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Re: Linux Mythbusting

Tue Dec 13, 2016 12:52 pm

Waco wrote:
I guess so.  In the end, I see many more *nix (Mac and Linux mostily) users blindly entering passwords because they trust that the system is safe.  It only takes one bad entry to own the machine.

That said, I'm not going to type in my password when all of the sudden my system asks me for my password out of the blue. That would be a very big red flag.
 
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Re: Linux Mythbusting

Tue Dec 13, 2016 1:02 pm

whm1974 wrote:
Waco wrote:
I guess so.  In the end, I see many more *nix (Mac and Linux mostily) users blindly entering passwords because they trust that the system is safe.  It only takes one bad entry to own the machine.

That said, I'm not going to type in my password when all of the sudden my system asks me for my password out of the blue. That would be a very big red flag.

Neither would I, but we (TR readers) aren't generally the type to fall for something like that. There are many that would, though, even after being trained.
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Re: Linux Mythbusting

Tue Dec 13, 2016 2:07 pm

Waco wrote:
whm1974 wrote:
Waco wrote:
I guess so.  In the end, I see many more *nix (Mac and Linux mostily) users blindly entering passwords because they trust that the system is safe.  It only takes one bad entry to own the machine.

That said, I'm not going to type in my password when all of the sudden my system asks me for my password out of the blue. That would be a very big red flag.

Neither would I, but we (TR readers) aren't generally the type to fall for something like that.  There are many that would, though, even after being trained.

I guess this something I need to be mindful of when introducing Linux to new users.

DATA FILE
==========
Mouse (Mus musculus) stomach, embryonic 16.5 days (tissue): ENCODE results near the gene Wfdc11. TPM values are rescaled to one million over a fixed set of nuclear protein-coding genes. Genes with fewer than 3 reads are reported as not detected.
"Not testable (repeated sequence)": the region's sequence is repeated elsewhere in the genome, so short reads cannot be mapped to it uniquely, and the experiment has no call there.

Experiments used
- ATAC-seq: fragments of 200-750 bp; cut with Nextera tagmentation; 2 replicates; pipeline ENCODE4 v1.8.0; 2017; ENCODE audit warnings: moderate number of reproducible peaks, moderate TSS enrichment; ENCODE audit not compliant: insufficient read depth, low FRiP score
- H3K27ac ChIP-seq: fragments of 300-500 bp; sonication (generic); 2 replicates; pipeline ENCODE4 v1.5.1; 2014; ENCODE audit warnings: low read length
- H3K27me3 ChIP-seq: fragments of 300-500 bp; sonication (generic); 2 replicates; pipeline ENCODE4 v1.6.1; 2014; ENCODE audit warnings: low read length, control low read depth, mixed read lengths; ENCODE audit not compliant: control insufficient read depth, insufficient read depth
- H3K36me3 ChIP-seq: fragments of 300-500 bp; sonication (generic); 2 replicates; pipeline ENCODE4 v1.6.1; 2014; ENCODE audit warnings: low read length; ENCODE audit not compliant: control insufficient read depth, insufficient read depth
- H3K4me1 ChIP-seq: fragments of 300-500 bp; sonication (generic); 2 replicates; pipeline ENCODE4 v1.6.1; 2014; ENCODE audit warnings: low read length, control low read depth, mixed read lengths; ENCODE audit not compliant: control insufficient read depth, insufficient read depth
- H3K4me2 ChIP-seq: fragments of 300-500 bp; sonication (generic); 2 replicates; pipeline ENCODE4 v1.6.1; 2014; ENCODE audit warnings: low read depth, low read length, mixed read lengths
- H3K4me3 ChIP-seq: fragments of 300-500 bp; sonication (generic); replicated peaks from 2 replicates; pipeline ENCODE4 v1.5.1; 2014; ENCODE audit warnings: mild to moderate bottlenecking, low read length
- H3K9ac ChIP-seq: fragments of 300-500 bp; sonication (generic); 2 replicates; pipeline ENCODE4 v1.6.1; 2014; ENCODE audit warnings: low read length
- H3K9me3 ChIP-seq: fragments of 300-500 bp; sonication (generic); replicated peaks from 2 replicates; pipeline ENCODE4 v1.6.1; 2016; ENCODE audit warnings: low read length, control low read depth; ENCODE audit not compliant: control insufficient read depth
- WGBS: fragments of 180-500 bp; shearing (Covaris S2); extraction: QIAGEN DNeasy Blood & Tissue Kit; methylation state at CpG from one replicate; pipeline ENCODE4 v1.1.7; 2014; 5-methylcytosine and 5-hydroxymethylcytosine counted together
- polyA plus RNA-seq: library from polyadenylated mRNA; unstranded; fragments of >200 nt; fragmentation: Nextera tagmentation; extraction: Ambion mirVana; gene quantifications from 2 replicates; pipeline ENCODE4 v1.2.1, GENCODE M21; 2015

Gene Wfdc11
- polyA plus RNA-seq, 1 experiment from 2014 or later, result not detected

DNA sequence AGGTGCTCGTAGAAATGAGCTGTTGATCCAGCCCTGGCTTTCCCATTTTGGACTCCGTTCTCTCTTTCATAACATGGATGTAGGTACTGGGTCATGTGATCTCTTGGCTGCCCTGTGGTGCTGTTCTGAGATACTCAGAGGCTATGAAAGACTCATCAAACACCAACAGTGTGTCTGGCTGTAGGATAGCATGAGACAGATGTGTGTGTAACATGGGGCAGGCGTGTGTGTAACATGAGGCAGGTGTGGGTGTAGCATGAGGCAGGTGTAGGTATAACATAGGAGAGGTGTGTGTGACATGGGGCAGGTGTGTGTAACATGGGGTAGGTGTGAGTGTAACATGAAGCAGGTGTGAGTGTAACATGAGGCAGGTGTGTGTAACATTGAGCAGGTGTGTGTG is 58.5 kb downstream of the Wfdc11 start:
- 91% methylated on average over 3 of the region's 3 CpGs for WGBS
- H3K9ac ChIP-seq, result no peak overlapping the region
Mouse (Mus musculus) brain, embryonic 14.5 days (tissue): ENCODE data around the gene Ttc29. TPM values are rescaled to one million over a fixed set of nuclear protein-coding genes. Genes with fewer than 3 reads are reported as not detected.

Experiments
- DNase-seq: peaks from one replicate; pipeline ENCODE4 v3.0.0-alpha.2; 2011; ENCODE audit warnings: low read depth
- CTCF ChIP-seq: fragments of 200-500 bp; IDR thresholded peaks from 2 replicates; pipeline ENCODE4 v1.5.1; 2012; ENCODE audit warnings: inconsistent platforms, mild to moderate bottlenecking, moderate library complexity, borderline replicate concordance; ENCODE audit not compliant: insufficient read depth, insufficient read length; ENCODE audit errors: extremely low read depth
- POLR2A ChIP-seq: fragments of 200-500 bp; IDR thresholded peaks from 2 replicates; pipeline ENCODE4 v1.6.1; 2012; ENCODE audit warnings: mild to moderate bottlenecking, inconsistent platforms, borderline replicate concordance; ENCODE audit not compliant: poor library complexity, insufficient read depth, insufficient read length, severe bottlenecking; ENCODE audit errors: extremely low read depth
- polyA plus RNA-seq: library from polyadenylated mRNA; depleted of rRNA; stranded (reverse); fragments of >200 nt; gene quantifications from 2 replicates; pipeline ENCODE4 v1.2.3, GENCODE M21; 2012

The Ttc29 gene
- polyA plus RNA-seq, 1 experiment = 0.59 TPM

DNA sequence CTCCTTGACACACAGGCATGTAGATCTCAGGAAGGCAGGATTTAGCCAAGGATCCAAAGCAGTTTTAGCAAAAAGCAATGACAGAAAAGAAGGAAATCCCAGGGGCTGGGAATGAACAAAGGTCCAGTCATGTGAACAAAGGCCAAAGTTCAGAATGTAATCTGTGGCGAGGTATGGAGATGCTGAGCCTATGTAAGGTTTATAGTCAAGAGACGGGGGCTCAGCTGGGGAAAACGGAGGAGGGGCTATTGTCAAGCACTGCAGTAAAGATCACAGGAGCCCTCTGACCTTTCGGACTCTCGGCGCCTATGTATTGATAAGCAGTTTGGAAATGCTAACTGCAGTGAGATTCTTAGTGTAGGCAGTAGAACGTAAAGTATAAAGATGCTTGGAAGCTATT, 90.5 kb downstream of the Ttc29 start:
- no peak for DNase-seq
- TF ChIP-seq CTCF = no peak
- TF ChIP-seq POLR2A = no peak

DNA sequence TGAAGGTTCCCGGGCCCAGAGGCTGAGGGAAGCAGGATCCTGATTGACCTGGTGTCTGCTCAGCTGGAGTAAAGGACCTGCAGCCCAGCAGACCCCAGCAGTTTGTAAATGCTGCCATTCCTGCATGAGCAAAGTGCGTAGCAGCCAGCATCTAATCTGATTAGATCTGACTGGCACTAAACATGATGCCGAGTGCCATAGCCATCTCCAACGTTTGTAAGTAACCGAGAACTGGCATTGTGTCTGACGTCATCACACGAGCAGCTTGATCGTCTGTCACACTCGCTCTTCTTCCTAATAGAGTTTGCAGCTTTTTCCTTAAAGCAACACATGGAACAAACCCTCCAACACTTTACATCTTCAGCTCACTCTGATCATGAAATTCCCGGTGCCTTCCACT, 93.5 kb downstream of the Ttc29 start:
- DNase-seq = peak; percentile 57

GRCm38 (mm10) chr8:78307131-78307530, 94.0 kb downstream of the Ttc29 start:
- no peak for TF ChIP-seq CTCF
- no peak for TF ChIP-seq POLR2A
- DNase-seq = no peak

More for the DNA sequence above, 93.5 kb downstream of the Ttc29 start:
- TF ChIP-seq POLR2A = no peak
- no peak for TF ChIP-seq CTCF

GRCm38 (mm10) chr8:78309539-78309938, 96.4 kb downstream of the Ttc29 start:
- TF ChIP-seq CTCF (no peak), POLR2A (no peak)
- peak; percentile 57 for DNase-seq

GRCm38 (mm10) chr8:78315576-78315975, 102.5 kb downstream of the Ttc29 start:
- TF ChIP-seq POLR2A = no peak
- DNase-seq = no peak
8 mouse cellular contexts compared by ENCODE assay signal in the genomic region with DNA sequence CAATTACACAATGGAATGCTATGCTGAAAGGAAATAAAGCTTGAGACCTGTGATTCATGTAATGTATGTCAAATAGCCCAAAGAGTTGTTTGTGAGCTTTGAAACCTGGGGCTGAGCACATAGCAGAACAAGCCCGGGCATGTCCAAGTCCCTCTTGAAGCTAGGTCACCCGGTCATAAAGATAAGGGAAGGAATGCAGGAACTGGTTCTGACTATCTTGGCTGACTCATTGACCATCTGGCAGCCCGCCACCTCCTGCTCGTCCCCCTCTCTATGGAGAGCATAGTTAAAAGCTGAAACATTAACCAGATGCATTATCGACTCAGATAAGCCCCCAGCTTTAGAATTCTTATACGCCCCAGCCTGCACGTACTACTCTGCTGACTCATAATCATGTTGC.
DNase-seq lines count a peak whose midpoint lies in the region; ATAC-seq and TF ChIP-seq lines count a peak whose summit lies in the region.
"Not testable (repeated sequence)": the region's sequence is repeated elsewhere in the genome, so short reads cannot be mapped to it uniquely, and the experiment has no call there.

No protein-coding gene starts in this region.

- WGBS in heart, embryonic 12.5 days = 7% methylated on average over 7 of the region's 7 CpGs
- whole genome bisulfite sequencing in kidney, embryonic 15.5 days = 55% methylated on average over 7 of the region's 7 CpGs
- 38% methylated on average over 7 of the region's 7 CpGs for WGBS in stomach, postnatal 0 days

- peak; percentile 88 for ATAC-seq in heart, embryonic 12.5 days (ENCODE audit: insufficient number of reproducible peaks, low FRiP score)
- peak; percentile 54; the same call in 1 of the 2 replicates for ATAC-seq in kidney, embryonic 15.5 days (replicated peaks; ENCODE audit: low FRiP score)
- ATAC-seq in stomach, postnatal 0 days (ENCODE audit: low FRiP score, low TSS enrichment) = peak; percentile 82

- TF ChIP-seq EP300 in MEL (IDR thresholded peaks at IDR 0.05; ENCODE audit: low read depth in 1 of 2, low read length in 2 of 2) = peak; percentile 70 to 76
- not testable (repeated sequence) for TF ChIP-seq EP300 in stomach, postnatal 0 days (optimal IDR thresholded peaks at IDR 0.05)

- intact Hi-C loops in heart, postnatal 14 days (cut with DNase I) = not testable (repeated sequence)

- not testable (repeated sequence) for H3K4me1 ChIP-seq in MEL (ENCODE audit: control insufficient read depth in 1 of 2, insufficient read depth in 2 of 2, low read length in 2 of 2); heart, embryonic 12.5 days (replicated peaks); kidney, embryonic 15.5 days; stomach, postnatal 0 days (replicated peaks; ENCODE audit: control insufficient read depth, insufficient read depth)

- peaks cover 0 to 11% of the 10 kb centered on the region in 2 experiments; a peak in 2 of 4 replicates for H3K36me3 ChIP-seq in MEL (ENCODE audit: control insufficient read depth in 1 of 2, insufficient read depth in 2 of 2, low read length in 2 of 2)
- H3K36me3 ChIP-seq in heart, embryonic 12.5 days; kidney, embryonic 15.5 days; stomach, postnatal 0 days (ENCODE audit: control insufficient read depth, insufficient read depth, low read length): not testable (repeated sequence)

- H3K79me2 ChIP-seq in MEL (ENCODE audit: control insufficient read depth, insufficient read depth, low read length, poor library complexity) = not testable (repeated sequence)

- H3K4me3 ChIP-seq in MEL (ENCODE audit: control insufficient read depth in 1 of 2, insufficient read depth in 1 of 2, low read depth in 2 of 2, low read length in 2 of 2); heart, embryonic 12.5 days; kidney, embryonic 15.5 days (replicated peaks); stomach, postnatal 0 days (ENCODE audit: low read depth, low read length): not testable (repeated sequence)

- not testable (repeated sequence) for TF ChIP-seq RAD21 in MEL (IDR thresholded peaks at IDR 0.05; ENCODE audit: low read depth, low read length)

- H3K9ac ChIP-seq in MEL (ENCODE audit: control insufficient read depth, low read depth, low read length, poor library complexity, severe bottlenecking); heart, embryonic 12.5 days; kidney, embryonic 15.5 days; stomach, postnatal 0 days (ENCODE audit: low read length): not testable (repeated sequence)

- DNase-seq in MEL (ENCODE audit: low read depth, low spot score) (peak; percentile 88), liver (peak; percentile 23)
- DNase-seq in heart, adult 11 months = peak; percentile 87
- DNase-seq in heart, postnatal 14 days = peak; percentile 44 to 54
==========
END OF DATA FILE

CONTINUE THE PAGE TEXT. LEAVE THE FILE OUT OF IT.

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Re: Linux Mythbusting

Tue Dec 13, 2016 2:17 pm

I wish the UAC prompt had the option of requiring a password. That would be a real improvement as well.
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Re: Linux Mythbusting

Tue Dec 13, 2016 2:24 pm

Waco wrote:
I wish the UAC prompt had the option of requiring a password.  That would be a real improvement as well.

I hope that would make users think twice as that is a red flag if said users are not doing anything that should require a password in the first place.
 
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Re: Linux Mythbusting

Tue Dec 13, 2016 2:26 pm

Waco wrote:
I wish the UAC prompt had the option of requiring a password.  That would be a real improvement as well.

It does if you take away admin rights from the account you're logged in on.
I have a box with two accounts, one with one without. Always log on with the one without. UAC prompts jump in with the other account name and ask for the password.
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Re: Linux Mythbusting

Tue Dec 13, 2016 2:40 pm

MileageMayVary wrote:
Waco wrote:
I wish the UAC prompt had the option of requiring a password.  That would be a real improvement as well.

It does if you take away admin rights from the account you're logged in on.
I have a box with two accounts, one with one without. Always log on with the one without. UAC prompts jump in with the other account name and ask for the password.